On this day in music history: June 17, 1966 – “Bus Stop” by The Hollies is released (US release date is on July 8, 1966). Written by Graham Gouldman, it is the twelfth single release (ninth US) for the pop band from Manchester, UK. Formed in 1962 by childhood friends Allan Clarke and Graham Nash, The Hollies is an outgrowth of the pair having begun as a duo years earlier during the skiffle craze that has swept England during the late 50’s. Naming themselves in tribute to musical hero Buddy Holly, the bands line up is solidified by 1963, and also includes Eric Haydock (bass), Tony Hicks (lead guitar) and Bobby Elliott (drums). The Hollies are signed to EMI subsidiary Parlophone Records after being seen at the Cavern Club in Liverpool by Ron Richards, who also becomes their producer. The band score ten top twenty hits in the UK over the next two years, but are barely able to make a dent in the US charts. That changes in late 1965 with the release of “Look Through Any Window” (#4 UK, #32 US Pop), penned by songwriter and future 10cc bassist Graham Gouldman. It is the then nineteen year old Gouldman that writes The Hollies first major American hit. The initial idea for what becomes “Bus Stop” comes while Graham is riding the No. 95 bus from his day job at a men’s outfitters, back to his family’s home in Broughton Park, Salford. Already having the title, he tells his playwright father Hyme about his idea. Mr. Gouldman comes up with the songs opening line “bus stop, wet day, she’s there I say, please share my umbrella”. Inspired by his father’s words, much of the rest of the song falls into place quickly. Graham writes the songs middle eight section, while riding the bus on the same route to work the next day. A short time later, Graham shows the song to The Hollies, who immediately agree to record it. “Bus Stop” is recorded at Abbey Road Studios (Studio Three) in London on May 18, 1966, with the band cutting the final version within an hour and fifteen minutes. Released in the UK first, “Bus Stop” is an immediate smash, climbing to #5 on the singles chart. Issued three weeks later by The Hollies American label Imperial Records, it becomes their big breakthrough hit. Entering the Hot 100 at #98 on July 23, 1966, it peaks at #5 on September 17, 1966, matching its UK chart peak. The success of “Bus Stop” not only continues their run of hits in their home country, but also paving the way to their success on a worldwide basis. The song is also covered by Herman’s Hermits, Gene Pitney, The Classics IV, and Material Issue who record it for The Hollies tribute album “Sing Hollies In Reverse” in 1995.

On this day in music history: June 16, 1990 – …

On this day in music history: June 16, 1990 – “Tomorrow (A Better You, Better Me)” by Quincy Jones Featuring Tevin Campbell hits #1 on the Billboard R&B singles chart for 1 week, also peaking at #75 on the Hot 100 on the same date. Written by George Johnson, Louis Johnson and Siedah Garrett, it is the fourth R&B chart topper for the legendary producer, composer and arranger born Quincy Delightt Jones, Jr.. “Tomorrow” is originally composed as an instrumental by George and Louis Johnson, and included on The Brothers Johnson’s 1976 debut album “Look Out For #1”. During the recording of “Block”, Jones discovers the twelve year old singer from Waxahatchie, TX named Tevin Campbell. Impressed with the young singers vocal prowess, he searches for a song for him to record on the album. Jones asks singer/songwriter Siedah Garrett (also one of his proteges) to write lyrics for the previously instrumental “Tomorrow”. The song also features jazz saxophonist Gerald Albright performing the sax solo. Issued as the third single from producer/arranger Quincy Jones’ album “Back On The Block”, in March of 1990, “Tomorrow (A Better You, Better Me)” is the third consecutive R&B chart topper from “Back On The Block”. The chart topping success of the song, is followed by Tevin Campbell beginning a successful recording career starting with his first album “T.E.V.I.N.” in 1991. Campbell also makes a cameo appearance in Prince’s third film “Graffiti Bridge”, performing the hit single “Round And Round”, written and produced by the superstar musician.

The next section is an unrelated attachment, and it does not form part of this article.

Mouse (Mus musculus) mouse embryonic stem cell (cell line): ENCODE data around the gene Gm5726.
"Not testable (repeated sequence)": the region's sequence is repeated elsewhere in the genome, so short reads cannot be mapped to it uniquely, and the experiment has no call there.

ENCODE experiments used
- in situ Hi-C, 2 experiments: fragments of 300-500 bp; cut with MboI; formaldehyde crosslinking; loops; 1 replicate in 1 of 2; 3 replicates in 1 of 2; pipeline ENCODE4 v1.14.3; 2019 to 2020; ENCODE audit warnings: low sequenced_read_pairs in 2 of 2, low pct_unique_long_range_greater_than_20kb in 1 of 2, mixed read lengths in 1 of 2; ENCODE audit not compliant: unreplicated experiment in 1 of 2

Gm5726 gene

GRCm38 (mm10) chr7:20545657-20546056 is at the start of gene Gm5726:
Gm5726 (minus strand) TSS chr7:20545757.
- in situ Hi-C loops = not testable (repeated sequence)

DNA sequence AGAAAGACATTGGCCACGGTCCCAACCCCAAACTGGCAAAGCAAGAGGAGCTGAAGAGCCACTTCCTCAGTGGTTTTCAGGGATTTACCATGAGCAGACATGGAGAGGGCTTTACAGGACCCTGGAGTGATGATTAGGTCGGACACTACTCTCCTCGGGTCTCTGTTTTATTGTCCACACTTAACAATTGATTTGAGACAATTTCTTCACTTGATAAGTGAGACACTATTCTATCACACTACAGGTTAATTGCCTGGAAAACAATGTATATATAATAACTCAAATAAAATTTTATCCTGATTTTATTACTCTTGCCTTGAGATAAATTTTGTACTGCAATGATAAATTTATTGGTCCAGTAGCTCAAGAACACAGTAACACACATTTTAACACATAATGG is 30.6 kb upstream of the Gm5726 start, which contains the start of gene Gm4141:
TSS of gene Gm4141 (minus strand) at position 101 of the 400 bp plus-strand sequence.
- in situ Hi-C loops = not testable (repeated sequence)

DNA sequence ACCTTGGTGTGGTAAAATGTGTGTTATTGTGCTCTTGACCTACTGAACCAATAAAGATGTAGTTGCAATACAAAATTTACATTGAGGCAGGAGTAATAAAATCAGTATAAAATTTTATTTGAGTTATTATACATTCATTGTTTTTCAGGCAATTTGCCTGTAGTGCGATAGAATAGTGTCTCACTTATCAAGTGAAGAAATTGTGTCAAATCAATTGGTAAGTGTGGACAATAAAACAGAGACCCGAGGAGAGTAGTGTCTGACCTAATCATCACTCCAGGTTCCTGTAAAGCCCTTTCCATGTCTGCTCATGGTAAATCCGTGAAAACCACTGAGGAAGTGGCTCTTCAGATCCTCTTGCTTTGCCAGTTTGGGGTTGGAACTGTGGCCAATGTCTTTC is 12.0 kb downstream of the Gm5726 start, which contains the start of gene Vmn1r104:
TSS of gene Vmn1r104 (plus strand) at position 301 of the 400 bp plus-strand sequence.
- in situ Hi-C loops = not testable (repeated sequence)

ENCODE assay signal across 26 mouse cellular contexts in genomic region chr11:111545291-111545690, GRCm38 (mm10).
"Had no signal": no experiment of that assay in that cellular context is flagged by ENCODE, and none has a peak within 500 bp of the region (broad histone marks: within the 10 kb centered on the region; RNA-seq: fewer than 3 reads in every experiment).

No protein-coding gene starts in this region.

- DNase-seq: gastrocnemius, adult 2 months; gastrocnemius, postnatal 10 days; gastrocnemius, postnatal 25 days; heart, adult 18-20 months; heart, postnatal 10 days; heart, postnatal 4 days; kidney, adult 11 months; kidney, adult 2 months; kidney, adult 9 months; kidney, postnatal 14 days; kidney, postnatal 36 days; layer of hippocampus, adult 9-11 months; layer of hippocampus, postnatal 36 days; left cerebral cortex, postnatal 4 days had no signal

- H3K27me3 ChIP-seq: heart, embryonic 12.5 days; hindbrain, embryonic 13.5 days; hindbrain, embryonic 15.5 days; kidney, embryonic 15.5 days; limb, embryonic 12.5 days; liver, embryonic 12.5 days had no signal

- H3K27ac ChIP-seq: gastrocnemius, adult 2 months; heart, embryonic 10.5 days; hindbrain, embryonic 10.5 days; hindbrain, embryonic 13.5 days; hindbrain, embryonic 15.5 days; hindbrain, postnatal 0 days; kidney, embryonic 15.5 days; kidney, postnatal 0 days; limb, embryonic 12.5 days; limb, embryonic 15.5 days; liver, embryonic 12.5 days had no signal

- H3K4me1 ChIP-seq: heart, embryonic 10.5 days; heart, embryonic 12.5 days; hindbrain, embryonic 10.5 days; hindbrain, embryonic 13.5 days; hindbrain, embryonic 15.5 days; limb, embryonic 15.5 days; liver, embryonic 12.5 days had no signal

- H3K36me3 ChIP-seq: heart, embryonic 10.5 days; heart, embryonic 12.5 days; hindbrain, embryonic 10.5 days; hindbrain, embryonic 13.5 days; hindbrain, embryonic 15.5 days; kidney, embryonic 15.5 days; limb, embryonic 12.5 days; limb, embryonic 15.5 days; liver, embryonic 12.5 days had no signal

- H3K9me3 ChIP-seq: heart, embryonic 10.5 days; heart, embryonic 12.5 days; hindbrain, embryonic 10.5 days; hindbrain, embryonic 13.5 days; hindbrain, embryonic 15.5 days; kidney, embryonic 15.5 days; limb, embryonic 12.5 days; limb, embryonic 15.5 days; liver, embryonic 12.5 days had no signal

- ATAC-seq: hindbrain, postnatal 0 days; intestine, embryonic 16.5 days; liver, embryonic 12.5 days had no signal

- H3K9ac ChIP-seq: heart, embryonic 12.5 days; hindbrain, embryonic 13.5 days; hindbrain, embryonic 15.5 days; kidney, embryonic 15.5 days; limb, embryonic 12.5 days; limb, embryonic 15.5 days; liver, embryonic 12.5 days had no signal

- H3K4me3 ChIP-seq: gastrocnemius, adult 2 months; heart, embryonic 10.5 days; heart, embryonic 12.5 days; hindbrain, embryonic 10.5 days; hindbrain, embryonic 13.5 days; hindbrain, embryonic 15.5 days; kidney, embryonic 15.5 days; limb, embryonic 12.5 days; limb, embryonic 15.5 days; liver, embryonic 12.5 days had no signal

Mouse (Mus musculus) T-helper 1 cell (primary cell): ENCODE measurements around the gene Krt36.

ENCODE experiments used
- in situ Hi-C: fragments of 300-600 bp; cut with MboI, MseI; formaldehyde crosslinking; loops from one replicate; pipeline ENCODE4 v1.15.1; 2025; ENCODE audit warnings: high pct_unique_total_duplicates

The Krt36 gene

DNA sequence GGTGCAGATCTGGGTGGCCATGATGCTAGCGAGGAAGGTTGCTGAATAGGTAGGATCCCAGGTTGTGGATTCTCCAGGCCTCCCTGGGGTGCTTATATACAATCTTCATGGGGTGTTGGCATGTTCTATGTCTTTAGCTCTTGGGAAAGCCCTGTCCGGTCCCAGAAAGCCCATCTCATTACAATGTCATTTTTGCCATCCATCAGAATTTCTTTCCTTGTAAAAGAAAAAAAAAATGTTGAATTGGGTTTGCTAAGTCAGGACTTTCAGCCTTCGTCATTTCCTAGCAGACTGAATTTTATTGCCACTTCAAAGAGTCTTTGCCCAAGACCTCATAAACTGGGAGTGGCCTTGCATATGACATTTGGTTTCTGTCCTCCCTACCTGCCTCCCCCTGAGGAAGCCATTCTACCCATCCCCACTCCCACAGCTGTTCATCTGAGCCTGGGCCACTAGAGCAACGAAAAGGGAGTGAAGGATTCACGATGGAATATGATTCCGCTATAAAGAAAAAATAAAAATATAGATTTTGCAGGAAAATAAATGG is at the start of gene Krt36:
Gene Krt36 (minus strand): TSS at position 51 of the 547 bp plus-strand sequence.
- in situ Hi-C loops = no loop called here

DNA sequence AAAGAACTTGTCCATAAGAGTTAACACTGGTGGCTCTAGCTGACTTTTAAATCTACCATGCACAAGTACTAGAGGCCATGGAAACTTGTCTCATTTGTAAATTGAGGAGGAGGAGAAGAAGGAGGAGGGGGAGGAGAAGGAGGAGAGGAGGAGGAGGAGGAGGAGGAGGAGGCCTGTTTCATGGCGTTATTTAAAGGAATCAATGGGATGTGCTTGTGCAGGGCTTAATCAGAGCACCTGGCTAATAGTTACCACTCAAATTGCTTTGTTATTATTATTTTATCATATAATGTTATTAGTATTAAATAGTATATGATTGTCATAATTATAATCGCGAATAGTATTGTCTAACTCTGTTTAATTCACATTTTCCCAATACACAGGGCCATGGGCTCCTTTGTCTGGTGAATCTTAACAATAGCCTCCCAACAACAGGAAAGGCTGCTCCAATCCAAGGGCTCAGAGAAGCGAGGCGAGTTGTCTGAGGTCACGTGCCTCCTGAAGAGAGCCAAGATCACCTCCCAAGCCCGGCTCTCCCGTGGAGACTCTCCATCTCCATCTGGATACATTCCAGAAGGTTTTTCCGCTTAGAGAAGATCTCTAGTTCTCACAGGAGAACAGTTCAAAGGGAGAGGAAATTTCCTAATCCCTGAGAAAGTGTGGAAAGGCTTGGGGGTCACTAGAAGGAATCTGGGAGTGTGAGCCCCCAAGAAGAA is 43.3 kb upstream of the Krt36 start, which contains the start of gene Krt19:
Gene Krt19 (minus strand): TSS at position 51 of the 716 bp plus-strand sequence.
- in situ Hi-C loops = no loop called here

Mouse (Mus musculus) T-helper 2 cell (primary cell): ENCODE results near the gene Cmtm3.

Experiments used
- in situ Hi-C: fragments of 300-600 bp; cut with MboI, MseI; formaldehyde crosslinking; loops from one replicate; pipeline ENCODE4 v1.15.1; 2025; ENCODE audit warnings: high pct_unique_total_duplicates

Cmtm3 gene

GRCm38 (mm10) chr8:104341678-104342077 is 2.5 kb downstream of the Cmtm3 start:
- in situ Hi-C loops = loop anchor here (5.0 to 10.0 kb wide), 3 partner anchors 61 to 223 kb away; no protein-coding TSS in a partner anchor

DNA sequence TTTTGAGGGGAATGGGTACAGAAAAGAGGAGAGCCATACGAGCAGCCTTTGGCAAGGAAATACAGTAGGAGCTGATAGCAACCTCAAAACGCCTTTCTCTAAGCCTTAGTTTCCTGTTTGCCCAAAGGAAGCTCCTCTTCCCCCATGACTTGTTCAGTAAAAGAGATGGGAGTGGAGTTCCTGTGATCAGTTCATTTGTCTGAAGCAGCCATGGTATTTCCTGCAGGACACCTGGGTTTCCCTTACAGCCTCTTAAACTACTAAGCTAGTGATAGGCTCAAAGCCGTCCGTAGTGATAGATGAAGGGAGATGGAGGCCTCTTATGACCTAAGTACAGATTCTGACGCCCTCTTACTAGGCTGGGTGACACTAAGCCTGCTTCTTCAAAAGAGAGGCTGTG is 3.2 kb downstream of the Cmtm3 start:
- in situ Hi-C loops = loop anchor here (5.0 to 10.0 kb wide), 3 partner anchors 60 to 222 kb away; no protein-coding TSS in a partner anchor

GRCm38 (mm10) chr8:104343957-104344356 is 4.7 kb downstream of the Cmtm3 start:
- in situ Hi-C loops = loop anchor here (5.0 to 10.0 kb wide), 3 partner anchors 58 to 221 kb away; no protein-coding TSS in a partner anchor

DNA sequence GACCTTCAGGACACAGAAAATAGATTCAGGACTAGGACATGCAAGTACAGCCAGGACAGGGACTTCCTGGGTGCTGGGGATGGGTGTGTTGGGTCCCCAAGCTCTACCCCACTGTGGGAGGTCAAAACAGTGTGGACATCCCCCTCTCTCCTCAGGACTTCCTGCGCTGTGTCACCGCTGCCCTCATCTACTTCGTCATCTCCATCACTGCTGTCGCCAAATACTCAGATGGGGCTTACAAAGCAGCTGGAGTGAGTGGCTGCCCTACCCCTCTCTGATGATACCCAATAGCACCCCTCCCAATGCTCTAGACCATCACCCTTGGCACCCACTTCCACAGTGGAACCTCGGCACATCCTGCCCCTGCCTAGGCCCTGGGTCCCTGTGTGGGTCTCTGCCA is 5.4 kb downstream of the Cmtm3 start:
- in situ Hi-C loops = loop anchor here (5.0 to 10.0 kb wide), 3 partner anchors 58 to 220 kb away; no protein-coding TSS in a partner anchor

On this day in music history: June 16, 1990 – …

On this day in music history: June 16, 1990 – “It Must Have Been Love” by Roxette hits #1 on the Billboard Hot 100 for 2 weeks. Written by Per Gessle, it is the third US chart topping single for the pop music duo from Halmstad, Sweden. Two years before Roxette make their breakthrough in the US with their first number one single “The Look” and the album “Look Sharp”, they are still making in roads to success across the European continent. With the German branch of their label EMI unable to secure airplay for their records in that country, an executive suggests that they record a holiday single to be released while the group are on a promotional tour of the country. Gessle writes “It Must Have Been Love (Christmas For The Broken Hearted)”, making reference to the ending of a relationship, and feelings of loneliness during the holiday in the wake of that break up. In the end, EMI Germany passes on releasing the song, but is released in Sweden where it becomes a top ten hit. In 1989, after Roxette hit the American charts in a major way with four back to back hits, they are asked to contribute a song for an upcoming film soundtrack. EMI Records executive Ron Fair is supervising the soundtrack for the film “Pretty Woman” along with Touchstone Pictures Senior VP of Music Chris Montan. They contact Per, asking him to write a song for the film. Gessle agrees, sending several demos, and their past recordings not released in the US. When Fair and Montan hear the original version of “It Must Have Been Love”, they know immediately they have found the right song for the film. Also playing it for director Garry Marshall, he re-edits the film in order for the song to be added to the soundtrack. Some minor changes are made to the original recording, including adding some new instrumentation, background vocals, and lead singer Marie Fredriksson changing the lyric “a hard Christmas day” to “a hard winter’s day”. With the film “Pretty Woman”, starring Julia Roberts and Richard Gere becoming a huge hit at the box office, the accompanying soundtrack follows suit. Released as the second single from the soundtrack on March 20, 1990, “Love” quickly becomes a smash. Entering the Hot 100 at #67 on April 7, 1990, it climbs to the top of the chart ten weeks later. The success of “It Must Have Been Love”, propels the “Pretty Woman” soundtrack to number four on the Billboard Top 200, and is certified 3x Platinum in the US by the RIAA. One of the most played singles on radio during the 90’s and 2000’s, “It Must Have Been Love” receives an award from the music publishing society BMI in 2014, for more than five million plays on radio since its release. “It Must Have Been Love” is certified Gold in the US by the RIAA.